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Anecdotes: The First Port of UNIX

IP.com Disclosure Number: IPCOM000129621D
Original Publication Date: 1989-Jun-30
Included in the Prior Art Database: 2005-Oct-06
Document File: 5 page(s) / 24K

Publishing Venue

Software Patent Institute

Related People

Juris Reinfieds: AUTHOR [+2]

Abstract

Department of Computing Science The University of Wollongong Wollongong, N.S.W. Australia

This text was extracted from a PDF file.
This is the abbreviated version, containing approximately 21% of the total text.

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THIS DOCUMENT IS AN APPROXIMATE REPRESENTATION OF THE ORIGINAL.

Copyright ©; 1989 by the American Federation of Information Processing Societies, Inc. Used with permission.

Anecdotes: The First Port of UNIX

Juris Reinfieds

Department of Computing Science The University of Wollongong Wollongong, N.S.W. Australia

Background

The first paper on the portability of UNIX was published by Richard Miller (Miller 1978a) in February 1978 and again in a more widely read publication (Miller 1978b) a little later. Although Ritchie and Johnson (Johnson and Ritchie 1978) referenced Miller's paper and described the Wollongong port in their paper on the portability of UNIX, almost all authors of UNIX books have ignored the first port of UNIX which was also the first commercially successful port of any operating system from one manufacturer's computer to another.

This trend was started by Steve Bourne (Bourne 1982) who gave the Bell Laboratories history of UNIX on page 3 of his widely read book without any concern for the existence of the rest of the world. Subsequent authors just copied word for word, or slightly paraphrased, Bourne's incomplete history of UNIX with little concern for historical accuracy or independent verification of facts.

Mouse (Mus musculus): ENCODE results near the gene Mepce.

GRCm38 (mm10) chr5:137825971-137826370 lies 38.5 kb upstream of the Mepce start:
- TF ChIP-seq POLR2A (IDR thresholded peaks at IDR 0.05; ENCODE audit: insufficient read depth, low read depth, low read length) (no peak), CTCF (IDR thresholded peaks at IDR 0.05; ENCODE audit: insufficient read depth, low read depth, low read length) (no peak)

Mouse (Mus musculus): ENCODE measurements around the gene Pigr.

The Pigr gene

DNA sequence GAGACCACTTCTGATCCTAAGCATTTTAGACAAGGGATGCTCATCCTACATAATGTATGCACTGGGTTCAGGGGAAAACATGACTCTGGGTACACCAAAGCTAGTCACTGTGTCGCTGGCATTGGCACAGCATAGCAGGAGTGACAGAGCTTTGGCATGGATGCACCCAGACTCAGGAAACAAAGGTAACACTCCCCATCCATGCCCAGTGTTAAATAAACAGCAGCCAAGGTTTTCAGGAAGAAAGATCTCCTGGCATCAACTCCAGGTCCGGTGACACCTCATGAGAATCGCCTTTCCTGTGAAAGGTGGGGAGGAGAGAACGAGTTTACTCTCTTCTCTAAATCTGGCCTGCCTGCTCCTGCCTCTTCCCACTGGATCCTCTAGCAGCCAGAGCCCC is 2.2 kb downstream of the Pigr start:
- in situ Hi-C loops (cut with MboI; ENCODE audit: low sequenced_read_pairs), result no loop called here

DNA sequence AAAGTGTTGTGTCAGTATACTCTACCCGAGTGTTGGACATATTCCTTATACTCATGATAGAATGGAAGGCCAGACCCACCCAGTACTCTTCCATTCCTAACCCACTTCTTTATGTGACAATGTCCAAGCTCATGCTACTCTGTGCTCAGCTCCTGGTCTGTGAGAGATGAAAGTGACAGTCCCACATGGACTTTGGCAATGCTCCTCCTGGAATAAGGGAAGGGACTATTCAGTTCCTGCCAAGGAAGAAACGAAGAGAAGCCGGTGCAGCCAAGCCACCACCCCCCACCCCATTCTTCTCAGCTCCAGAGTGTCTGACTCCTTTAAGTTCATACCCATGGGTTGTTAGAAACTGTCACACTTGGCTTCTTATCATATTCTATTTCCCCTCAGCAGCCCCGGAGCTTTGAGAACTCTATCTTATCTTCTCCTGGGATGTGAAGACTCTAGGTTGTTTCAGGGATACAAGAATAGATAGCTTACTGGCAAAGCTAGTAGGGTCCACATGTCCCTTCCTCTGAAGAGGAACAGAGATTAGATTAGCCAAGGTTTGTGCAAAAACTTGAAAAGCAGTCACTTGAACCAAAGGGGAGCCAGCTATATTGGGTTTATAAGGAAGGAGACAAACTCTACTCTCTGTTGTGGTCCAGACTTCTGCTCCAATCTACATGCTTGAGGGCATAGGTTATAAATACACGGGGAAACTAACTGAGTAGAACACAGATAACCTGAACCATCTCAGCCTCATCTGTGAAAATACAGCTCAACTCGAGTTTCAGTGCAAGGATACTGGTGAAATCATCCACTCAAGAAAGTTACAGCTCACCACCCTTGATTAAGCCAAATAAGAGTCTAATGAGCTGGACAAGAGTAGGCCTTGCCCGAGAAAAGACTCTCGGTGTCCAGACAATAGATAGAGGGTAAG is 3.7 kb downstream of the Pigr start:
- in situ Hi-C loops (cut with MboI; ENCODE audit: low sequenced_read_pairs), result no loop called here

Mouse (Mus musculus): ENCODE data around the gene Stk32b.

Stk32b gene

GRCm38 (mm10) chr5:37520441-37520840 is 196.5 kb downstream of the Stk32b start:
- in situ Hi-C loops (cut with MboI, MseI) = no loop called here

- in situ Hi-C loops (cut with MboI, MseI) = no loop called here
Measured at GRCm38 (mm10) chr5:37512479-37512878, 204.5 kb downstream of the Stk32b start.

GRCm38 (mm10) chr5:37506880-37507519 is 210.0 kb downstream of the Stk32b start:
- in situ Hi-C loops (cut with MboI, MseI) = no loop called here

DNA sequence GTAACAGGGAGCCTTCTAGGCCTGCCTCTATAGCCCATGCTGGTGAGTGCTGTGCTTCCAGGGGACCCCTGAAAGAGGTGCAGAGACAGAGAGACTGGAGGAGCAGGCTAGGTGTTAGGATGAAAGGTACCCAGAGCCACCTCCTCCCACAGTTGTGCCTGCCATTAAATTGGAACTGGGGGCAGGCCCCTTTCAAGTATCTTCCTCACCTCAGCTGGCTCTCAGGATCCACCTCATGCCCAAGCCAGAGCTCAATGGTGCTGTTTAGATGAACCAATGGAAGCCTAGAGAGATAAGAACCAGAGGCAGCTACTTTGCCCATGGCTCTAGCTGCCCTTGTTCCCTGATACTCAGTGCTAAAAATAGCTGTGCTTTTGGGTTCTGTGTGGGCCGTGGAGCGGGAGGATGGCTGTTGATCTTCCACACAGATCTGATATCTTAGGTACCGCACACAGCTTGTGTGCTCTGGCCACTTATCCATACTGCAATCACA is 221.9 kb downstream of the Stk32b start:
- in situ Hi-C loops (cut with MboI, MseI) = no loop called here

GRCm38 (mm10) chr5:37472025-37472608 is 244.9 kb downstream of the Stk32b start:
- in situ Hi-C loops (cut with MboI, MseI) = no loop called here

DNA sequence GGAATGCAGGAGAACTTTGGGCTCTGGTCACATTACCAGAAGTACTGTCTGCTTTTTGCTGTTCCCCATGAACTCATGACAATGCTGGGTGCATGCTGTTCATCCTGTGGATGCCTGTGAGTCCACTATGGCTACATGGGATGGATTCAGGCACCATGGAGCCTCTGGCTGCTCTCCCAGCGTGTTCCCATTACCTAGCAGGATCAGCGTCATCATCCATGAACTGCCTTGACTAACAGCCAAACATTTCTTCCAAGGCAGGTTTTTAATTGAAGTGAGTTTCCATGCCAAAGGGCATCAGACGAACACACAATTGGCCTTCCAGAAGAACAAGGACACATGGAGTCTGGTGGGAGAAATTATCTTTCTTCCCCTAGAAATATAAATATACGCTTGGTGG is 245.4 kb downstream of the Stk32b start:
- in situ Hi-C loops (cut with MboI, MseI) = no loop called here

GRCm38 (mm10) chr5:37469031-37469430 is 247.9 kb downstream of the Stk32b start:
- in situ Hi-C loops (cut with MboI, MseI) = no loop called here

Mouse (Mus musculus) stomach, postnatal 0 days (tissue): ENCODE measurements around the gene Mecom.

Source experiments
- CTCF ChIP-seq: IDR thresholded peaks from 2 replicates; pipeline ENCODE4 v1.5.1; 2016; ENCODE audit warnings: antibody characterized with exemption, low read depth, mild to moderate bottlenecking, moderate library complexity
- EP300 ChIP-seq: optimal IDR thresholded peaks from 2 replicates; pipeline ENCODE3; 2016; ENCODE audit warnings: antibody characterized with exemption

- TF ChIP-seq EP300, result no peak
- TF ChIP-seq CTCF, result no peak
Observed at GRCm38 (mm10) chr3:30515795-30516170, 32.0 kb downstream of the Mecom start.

The purpose of this anecdote is to describe how the first port of UNIX actually happened while diaries and notes are still available, and while most of the participants of both the Wollongong and the Bell Labs port are still able to recall past events accurately.

History

In the early 1970s, operating systems were formidable obstacles placed between a program and its successful execution on a computer. It was firmly believed that operating systems must be large, complex, and -- at least to some extent -- incomprehensible. This provided job security for an ever-increasing stream of system programmers who made heroic efforts to manage the unmanageable and to comprehend the incomprehensible.

It was strongly felt (without a shred of scientific evidence one way of the other) that an operating system must be tailor-made for a given computer architecture and that it must be written in the assembly language of the machine to achieve an efficient and compact system.

Dijkstra had shown in 1967 that this need not be the case by designing and implementing a small, compact, comprehensible, and powerful operating system called THE Operating system (for Technische Hochschule Eindoven). However, his work was either ignored or regarded as an academic curiosity especially because the system was implemented on an obscure Dutch computer. Some universities were studying the problems of portability of operating systems but all of those systems were designed to illustrate specific problems and concepts, and each of them was in at least one major way insufficient as a production operating system for a computer center service operation.

IEEE Computer Society, Jun 30, 1989 Page 1 IEEE Annals of the History of Computing Volume 11 Number 3...